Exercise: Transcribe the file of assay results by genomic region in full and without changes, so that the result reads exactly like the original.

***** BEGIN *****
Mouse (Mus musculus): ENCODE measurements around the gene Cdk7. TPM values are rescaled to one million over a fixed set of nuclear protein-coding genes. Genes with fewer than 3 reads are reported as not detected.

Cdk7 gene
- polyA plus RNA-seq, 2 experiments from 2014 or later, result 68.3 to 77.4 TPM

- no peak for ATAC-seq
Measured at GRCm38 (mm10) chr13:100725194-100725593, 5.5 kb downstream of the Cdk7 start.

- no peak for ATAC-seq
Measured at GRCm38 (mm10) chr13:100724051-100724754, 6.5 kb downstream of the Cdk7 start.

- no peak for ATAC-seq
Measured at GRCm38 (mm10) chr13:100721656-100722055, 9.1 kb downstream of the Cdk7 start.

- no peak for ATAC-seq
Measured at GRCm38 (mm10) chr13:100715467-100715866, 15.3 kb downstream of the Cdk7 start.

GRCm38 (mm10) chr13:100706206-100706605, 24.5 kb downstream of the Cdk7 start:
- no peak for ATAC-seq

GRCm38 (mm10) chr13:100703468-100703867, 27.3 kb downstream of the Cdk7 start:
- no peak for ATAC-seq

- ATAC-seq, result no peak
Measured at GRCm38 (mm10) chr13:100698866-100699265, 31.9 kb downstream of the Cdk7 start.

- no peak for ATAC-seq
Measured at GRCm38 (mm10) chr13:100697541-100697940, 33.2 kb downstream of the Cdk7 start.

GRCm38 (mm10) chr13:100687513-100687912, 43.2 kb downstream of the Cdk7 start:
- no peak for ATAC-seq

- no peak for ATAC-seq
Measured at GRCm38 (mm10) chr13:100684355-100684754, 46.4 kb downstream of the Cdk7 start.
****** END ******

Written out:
Mouse (Mus musculus): ENCODE measurements around the gene Cdk7. TPM values are rescaled to one million over a fixed set of nuclear protein-coding genes. Genes with fewer than 3 reads are reported as not detected.

Cdk7 gene
- polyA plus RNA-seq, 2 experiments from 2014 or later, result 68.3 to 77.4 TPM

- no peak for ATAC-seq
Measured at GRCm38 (mm10) chr13:100725194-100725593, 5.5 kb downstream of the Cdk7 start.

- no peak for ATAC-seq
Measured at GRCm38 (mm10) chr13:100724051-100724754, 6.5 kb downstream of the Cdk7 start.

- no peak for ATAC-seq
Measured at GRCm38 (mm10) chr13:100721656-100722055, 9.1 kb downstream of the Cdk7 start.

- no peak for ATAC-seq
Measured at GRCm38 (mm10) chr13:100715467-100715866, 15.3 kb downstream of the Cdk7 start.

GRCm38 (mm10) chr13:100706206-100706605, 24.5 kb downstream of the Cdk7 start:
- no peak for ATAC-seq

GRCm38 (mm10) chr13:100703468-100703867, 27.3 kb downstream of the Cdk7 start:
- no peak for ATAC-seq

- ATAC-seq, result no peak
Measured at GRCm38 (mm10) chr13:100698866-100699265, 31.9 kb downstream of the Cdk7 start.

- no peak for ATAC-seq
Measured at GRCm38 (mm10) chr13:100697541-100697940, 33.2 kb downstream of the Cdk7 start.

GRCm38 (mm10) chr13:100687513-100687912, 43.2 kb downstream of the Cdk7 start:
- no peak for ATAC-seq

- no peak for ATAC-seq
Measured at GRCm38 (mm10) chr13:100684355-100684754, 46.4 kb downstream of the Cdk7 start.